WD-40 oils sales and finance processes in Europe with Epicor

WD-40 has automated its business processes with Epicor ERP, finding the system’s service-oriented architecture good for providing flexibility in the company’s business growth

WD-40 has automated its order processing in Europe with a modern enterprise resource planning (ERP) system to support its business growth.

The sales and marketing firm – which makes the WD-40 concentrate but is not a large-scale manufacturer of the rust-busting fluid – has chosen Epicor as its ERP system.

Jonathan McCoy, IT general manager at WD-40 and head of IT for the company in Europe, the Middle East and Africa (Emea), says automation is the critical benefit of the Epicor 10 system, one aspect of which is that the company is now “continuously selling”.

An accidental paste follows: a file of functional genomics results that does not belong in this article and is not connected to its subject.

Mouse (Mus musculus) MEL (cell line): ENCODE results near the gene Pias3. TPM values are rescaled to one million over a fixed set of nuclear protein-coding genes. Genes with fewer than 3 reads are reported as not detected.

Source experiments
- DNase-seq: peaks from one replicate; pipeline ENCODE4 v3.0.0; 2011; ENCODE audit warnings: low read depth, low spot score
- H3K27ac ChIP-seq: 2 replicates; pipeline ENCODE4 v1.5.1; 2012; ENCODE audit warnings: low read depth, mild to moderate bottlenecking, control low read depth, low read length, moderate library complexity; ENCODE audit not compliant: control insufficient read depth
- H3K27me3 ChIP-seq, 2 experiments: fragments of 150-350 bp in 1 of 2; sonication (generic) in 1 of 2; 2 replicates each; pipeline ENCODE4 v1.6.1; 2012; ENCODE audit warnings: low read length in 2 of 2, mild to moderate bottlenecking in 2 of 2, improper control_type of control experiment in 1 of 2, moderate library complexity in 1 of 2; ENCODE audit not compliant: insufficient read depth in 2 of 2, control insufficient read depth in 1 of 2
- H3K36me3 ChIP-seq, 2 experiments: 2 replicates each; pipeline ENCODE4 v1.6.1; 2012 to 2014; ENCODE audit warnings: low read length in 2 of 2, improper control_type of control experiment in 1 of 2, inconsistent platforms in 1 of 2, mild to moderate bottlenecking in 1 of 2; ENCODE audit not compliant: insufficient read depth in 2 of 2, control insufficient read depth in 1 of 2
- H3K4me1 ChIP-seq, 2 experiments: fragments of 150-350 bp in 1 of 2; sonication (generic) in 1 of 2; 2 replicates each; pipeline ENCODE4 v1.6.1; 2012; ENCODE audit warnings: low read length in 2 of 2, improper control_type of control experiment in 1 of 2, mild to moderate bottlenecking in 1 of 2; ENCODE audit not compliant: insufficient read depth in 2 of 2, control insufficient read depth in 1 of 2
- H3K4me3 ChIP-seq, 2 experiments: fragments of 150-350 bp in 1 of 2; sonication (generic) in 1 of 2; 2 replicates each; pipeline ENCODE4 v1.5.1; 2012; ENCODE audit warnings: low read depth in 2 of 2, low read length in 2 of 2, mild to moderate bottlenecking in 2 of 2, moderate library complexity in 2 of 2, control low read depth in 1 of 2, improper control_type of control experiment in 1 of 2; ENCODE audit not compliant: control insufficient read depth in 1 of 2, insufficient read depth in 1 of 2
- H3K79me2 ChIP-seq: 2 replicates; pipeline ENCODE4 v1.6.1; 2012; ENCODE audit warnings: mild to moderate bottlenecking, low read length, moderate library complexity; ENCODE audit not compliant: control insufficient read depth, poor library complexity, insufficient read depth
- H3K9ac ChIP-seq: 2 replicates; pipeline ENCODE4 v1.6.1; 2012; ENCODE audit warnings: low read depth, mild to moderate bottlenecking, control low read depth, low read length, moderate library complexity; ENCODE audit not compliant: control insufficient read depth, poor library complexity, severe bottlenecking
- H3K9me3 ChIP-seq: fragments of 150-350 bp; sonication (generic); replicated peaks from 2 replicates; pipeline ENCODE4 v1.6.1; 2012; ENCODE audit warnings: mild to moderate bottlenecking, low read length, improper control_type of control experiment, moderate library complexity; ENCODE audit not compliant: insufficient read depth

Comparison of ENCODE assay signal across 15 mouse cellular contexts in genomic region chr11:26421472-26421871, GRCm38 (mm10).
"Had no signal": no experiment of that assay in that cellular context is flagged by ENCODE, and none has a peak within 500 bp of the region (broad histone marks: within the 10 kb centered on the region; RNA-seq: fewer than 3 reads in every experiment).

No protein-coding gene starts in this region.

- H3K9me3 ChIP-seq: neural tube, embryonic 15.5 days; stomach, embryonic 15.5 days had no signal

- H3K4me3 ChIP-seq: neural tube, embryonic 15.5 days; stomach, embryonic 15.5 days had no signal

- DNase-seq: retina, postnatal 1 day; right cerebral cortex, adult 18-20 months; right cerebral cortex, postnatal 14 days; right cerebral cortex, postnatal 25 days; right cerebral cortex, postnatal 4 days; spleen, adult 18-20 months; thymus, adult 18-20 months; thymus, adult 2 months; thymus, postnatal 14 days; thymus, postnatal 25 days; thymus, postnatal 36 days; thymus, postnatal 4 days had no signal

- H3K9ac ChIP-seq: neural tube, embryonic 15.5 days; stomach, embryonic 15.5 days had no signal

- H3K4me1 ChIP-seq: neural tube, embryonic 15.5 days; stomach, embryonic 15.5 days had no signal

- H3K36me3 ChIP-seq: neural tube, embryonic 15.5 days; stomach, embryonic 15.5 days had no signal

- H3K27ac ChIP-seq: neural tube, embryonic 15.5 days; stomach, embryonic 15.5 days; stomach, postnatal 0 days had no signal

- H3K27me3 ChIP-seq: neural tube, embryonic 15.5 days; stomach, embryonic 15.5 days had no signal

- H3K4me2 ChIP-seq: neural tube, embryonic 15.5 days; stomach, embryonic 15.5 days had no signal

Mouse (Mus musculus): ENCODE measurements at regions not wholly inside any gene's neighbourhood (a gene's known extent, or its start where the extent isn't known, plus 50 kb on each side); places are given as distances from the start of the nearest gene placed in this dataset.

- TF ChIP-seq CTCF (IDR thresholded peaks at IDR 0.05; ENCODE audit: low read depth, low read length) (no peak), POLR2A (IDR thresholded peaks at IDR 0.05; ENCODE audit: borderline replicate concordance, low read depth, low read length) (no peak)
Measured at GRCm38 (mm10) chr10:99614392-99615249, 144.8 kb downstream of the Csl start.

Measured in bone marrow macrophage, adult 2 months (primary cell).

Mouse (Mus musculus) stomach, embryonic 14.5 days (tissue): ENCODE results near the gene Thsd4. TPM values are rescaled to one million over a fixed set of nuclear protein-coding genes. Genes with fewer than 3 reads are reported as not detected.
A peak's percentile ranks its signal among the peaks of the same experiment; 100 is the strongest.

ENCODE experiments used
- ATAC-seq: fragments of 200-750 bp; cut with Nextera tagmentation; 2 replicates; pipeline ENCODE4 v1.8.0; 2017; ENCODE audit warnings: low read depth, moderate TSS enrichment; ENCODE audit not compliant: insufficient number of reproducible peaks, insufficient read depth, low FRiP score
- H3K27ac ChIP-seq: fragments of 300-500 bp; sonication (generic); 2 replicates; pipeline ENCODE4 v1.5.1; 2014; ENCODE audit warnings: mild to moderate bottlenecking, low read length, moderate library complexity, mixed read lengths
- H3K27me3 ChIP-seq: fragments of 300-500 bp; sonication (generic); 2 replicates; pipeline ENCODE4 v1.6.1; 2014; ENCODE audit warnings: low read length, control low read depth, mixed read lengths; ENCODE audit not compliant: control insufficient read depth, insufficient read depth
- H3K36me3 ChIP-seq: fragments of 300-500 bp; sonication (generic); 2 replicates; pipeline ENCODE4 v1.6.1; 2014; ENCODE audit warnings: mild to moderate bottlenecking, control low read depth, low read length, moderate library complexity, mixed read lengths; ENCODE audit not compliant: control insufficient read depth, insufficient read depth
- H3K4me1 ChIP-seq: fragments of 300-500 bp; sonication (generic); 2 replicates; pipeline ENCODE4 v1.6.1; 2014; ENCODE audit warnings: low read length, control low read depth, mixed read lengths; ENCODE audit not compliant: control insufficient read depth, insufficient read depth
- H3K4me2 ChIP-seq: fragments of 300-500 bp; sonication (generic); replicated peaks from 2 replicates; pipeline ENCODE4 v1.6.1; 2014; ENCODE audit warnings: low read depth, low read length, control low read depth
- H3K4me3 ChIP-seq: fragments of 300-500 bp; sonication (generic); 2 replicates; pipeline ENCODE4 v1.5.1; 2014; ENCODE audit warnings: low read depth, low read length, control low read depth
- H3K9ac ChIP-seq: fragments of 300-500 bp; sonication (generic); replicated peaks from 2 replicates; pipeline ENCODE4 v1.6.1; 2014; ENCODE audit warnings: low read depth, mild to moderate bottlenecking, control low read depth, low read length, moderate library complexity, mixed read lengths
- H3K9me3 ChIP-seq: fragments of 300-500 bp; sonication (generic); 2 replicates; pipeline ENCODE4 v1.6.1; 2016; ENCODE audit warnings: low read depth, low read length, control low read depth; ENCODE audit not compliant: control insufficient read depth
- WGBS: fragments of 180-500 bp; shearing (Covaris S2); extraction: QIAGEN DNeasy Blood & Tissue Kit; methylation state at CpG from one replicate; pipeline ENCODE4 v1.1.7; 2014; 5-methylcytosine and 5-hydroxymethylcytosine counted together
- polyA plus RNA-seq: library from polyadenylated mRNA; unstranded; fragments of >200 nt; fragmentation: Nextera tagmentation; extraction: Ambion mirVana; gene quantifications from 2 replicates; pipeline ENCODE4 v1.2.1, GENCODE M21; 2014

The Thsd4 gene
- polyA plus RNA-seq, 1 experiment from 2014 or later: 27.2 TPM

“We don’t have the friction between our suppliers and our finance team that we used to have,” says McCoy. “Effectively, before, we had to almost close for a week at the end of each month. The automation we’ve done on our financial reports has made it more efficient, running rather than checking reports from the end of one month to the beginning of the next.”

Belfast-born, Galway-raised McCoy is, like quite a few IT directors, a convert to business technology from the humanities, having taken a degree in English, drama and history at the University of South Wales. He has put aside a boyhood ambition to be an actor and writer to take up corporate IT.

The ERP system in question has a demand processing module, which means that WD-40 has managed to automate much of its order processing, in partnership with Amsterdam-based TIE Kinetix, which integrates e-commerce processes for its clients.